Brains and computers are both made up of complex circuits carrying electrical signals. They both take in complex information from the world and make sense of it. And they both work best when they’ve been refreshed.
To say computers and brains are similar would be too simple, but the comparison can still help to understand burnout. Think back to the last time you had too many tabs open on your computer.
So, what is burnout? Burnout describes the physical, emotional, and mental exhaustion caused by chronic, long-term stress. If left unchecked, burnout can make it difficult to cope with the demands of everyday life.
Let’s take a look at what causes burnout, symptoms you should look out for, and what you can do to avoid it.
What causes burnout?
Burnout is usually linked to long-term stress in the workplace, but it can be caused by factors in every part of your life.ref1
Common causes of burnout are being overworked, not taking time for yourself, being undermined or bullied, repetitive exposure to negative emotions, lack of social support from others, and feeling like you’re not in control.ref2
As stress mounts, burnout creeps in. In many cases, it can be hard to notice, but there are a few tell-tale signs.
What should you look out for?
Burnout can look different for everyone, but people tend to experience a range of physical, mental, and emotional symptoms.ref3 Here are some of the most common ones:
- Fatigue and trouble sleeping
- Stomach issues
- Heart palpitations
- Reduced sex drive
- Negativity and cynicism
- A feeling of isolation
- Reduced productivity
- Poor concentration
If you’re experiencing these and struggling to cope, make an appointment with your doctor.
What can you do to avoid burnout?
The good news is that there are things you can do that can help prevent burnout. Here are our top five tips.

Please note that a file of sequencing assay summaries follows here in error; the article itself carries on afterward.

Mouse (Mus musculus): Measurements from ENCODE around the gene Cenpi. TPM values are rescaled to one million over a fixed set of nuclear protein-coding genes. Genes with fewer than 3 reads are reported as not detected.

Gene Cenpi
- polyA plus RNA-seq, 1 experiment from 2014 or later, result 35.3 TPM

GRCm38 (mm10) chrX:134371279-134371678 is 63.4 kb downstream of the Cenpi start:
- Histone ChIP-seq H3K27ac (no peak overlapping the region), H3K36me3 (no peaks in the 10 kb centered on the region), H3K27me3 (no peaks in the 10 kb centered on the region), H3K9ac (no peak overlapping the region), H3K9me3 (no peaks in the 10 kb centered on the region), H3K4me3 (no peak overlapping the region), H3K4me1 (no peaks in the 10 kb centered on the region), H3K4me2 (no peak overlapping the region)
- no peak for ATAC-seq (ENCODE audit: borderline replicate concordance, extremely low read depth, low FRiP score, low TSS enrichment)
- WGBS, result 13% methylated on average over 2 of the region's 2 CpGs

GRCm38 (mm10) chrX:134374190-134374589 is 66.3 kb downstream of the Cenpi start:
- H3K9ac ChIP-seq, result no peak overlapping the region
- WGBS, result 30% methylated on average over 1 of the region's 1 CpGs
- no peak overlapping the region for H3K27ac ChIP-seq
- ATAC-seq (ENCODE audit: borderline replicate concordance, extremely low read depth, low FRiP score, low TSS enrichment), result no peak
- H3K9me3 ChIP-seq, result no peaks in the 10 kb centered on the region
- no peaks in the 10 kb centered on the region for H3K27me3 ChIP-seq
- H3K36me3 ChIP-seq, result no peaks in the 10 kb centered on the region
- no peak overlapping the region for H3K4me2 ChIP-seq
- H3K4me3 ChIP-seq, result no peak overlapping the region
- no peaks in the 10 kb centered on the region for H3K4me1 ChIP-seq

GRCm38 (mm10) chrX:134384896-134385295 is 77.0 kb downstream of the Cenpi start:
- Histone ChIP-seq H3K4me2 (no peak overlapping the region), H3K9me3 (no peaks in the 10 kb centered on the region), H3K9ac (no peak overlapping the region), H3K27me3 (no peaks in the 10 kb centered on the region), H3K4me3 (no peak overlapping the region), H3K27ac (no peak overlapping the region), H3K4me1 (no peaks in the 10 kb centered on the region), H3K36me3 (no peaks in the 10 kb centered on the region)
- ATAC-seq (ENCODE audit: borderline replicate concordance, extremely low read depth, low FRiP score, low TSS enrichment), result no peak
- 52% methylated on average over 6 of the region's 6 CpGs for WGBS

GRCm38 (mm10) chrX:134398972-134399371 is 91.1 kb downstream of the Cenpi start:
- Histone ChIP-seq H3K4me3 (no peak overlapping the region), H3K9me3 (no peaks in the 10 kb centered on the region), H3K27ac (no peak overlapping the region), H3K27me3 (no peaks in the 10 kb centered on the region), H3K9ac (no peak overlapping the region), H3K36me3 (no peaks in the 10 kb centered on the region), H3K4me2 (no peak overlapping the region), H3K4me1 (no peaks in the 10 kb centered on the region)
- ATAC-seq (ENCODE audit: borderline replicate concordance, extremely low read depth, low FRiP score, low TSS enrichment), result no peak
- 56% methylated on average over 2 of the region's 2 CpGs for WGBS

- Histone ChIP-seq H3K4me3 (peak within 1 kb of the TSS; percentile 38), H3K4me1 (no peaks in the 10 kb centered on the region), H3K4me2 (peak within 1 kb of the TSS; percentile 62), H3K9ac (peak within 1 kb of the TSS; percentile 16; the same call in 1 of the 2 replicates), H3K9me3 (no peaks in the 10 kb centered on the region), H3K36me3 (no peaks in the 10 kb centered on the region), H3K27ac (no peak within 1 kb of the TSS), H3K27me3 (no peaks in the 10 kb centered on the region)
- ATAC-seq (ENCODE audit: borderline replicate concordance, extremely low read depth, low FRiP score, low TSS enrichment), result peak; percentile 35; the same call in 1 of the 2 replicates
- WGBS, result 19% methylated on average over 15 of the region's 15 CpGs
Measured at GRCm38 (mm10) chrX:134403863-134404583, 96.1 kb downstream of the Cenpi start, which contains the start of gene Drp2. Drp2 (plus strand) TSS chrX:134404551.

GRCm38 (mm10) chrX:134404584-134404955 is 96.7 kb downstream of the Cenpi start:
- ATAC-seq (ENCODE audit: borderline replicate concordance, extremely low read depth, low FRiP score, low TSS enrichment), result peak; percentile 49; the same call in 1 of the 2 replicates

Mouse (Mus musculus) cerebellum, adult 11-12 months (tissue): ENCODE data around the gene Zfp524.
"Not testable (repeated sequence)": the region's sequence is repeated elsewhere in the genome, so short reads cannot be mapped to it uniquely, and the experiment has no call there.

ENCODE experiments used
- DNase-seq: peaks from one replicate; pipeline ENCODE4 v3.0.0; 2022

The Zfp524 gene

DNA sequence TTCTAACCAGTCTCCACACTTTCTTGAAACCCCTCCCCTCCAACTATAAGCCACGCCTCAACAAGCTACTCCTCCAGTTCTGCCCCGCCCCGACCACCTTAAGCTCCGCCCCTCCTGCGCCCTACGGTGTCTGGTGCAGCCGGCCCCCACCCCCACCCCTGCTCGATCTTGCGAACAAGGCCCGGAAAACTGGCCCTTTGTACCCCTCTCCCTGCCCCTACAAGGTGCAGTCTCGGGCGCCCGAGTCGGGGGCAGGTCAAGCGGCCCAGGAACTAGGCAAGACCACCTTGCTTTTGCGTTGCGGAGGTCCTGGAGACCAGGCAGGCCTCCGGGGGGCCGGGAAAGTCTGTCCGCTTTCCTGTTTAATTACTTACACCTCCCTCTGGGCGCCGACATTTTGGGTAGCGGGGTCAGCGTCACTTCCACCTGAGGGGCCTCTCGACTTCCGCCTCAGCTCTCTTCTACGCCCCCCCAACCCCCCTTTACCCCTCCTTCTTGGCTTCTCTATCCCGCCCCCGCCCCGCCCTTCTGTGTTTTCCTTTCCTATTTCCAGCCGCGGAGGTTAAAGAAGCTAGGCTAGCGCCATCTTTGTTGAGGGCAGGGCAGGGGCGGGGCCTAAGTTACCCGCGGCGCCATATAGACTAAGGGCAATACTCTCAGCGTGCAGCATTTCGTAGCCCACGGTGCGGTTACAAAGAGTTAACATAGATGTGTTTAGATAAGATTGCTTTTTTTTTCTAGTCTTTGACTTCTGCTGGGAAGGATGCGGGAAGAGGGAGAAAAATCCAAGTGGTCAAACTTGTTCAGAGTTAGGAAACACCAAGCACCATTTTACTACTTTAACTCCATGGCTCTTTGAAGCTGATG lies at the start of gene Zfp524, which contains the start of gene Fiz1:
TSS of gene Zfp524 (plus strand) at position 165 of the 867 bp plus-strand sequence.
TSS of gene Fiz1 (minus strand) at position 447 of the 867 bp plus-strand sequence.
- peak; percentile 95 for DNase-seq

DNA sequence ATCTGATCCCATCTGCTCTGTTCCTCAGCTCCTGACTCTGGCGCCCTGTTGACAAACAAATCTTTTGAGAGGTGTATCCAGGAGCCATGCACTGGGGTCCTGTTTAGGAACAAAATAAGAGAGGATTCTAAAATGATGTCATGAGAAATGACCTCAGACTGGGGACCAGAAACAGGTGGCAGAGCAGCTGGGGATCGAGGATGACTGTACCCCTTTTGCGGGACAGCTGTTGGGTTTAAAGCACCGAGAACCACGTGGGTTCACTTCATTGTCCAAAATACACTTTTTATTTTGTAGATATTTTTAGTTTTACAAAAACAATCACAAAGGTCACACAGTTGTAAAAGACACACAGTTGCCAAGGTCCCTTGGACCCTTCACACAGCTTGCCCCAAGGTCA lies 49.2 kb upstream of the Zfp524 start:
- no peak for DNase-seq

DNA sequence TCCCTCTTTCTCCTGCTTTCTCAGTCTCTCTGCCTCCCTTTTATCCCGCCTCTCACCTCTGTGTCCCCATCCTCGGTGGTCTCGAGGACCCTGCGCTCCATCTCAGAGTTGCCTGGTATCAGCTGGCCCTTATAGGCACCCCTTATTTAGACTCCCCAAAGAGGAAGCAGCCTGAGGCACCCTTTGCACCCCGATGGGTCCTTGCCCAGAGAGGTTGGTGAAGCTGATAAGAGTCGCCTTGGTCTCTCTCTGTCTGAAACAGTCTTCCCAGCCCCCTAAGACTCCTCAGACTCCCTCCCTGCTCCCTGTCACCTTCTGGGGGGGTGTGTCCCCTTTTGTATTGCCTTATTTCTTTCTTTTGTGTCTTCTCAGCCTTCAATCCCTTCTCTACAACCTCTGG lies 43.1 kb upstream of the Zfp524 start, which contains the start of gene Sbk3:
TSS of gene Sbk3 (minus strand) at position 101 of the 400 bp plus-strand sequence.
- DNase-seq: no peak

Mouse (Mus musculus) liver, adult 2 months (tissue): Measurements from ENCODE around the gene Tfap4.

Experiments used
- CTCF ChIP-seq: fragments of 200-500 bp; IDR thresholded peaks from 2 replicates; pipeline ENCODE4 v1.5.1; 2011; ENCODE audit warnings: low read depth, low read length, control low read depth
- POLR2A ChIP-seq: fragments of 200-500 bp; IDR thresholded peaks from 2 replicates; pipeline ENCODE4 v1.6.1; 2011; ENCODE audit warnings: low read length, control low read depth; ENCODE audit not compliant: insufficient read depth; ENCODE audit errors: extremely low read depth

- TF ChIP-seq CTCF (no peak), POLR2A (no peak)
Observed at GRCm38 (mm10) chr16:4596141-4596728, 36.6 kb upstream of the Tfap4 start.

1. Prioritize yourself now and again.
Work-life balance doesn't just mean getting home on time. Build reset moments into your day to get away from work and social media, take stock, and prevent the accumulation of micro stresses. Make sure you take holidays to get some real downtime.
2. Set boundaries at home and at work.
It’s important to manage unrealistic expectations for your time, efforts, and relationships. If you work from home, try to separate your work and living spaces. If possible, remove work email and communications from your personal phone. Learn to say no.
3. Move your body.
Nothing beats exercise for fighting stress and feeling better. Find the type of activity that works for you – it could be climbing, swimming, walking in nature – build a routine, and stick to it.
4. Talk to someone you trust.
Talking can help put things into perspective and highlight ways you can reduce stress in your life. Talk to a colleague who could help you make positive changes to your work environment.
5. Help create a calm and positive environment.
Look out for colleagues, friends, and loved ones who may be struggling. Listen to what they say and only offer advice if they ask for it. We all play a part in creating positive environments that do not breed stress.
The constant demands of always-on life can take their toll. Thankfully, unlike a computer in system overload, you can avoid and reverse burnout by remembering to stop once in a while, breathe, and take care of yourself.
WHO. “Burn-out an ‘occupational phenomenon’: International Classification of Diseases”. Accessed September 10, 2020.
Patient.Info. “Occupational Burnout”. Accessed September 10, 2020.
PLOS ONE. “The Influence of Work-Related Chronic Stress on the Regulation of Emotion and on Functional Connectivity in the Brain”. Accessed September 10, 2020.